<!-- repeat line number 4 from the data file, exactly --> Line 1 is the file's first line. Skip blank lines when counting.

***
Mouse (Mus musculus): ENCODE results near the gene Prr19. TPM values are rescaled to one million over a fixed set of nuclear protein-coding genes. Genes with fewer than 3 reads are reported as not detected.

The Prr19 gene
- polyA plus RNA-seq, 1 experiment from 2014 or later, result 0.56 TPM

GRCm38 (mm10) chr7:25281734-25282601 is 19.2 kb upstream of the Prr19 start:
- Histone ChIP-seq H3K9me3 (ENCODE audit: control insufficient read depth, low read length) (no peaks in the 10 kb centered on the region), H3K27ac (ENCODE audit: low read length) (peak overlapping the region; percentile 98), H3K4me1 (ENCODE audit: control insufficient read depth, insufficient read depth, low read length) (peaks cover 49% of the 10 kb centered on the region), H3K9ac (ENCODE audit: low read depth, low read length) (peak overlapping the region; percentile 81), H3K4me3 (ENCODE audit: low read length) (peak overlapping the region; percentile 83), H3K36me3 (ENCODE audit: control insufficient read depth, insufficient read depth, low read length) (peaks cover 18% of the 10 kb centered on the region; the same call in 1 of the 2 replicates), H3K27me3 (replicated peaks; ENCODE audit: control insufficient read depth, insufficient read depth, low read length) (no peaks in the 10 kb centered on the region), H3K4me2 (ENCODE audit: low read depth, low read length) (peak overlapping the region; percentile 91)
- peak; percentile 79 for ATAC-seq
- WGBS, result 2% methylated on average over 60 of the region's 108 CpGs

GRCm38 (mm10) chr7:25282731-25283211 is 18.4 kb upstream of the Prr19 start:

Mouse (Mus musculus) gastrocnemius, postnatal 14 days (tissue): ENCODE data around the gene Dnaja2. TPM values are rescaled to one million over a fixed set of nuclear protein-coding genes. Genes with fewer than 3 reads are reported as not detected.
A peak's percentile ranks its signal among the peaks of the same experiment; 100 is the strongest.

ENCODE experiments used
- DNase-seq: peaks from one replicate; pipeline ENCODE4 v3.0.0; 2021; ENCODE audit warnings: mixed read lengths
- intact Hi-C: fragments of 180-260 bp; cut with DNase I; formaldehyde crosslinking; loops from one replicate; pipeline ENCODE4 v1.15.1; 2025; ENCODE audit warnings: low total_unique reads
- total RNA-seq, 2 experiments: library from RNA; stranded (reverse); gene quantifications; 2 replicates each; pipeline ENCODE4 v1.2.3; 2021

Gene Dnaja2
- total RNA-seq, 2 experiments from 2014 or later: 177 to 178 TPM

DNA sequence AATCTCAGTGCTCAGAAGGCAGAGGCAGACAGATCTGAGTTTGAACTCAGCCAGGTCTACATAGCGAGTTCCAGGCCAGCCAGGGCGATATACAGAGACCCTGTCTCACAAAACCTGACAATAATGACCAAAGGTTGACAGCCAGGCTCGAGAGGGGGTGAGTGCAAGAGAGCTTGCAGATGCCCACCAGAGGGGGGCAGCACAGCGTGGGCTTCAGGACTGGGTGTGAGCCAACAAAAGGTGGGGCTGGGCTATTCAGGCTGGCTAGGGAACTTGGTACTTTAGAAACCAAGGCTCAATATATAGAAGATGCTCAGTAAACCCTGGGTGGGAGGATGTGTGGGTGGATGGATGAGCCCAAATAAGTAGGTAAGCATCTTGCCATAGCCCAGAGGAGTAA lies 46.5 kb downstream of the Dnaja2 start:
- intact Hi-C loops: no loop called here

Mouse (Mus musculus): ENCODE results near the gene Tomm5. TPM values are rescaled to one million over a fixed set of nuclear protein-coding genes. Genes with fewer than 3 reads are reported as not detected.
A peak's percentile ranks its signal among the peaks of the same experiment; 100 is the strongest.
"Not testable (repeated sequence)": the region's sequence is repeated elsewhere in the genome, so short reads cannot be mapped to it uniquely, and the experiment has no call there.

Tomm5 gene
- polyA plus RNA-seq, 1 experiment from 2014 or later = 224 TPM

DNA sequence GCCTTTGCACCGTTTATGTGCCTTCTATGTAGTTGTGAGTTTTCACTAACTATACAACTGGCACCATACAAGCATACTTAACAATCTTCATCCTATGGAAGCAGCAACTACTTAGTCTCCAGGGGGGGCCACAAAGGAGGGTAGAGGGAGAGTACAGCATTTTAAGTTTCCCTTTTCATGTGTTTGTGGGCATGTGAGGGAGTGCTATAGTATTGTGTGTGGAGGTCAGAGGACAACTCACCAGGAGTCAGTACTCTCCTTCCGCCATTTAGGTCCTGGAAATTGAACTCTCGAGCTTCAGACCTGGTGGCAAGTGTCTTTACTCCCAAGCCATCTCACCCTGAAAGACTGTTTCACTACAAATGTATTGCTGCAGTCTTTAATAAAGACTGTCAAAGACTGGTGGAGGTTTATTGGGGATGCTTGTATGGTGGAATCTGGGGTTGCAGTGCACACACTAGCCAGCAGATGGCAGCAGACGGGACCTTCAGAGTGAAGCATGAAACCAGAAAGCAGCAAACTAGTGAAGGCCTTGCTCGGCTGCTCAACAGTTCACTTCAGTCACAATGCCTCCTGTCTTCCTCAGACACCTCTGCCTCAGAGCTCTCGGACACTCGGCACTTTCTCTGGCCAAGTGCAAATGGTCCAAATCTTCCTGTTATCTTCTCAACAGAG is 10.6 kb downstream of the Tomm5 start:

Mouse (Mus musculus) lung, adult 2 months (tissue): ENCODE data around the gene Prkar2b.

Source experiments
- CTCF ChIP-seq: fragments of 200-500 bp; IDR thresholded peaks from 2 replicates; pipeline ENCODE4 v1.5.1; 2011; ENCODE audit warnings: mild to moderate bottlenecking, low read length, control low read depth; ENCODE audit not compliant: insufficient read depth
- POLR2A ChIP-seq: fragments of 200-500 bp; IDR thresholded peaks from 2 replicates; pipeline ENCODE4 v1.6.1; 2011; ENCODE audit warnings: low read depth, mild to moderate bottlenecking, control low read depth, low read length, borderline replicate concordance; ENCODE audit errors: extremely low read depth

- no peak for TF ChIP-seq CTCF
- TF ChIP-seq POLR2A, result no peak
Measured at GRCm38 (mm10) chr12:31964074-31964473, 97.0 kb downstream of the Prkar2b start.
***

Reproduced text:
GRCm38 (mm10) chr7:25281734-25282601 is 19.2 kb upstream of the Prr19 start: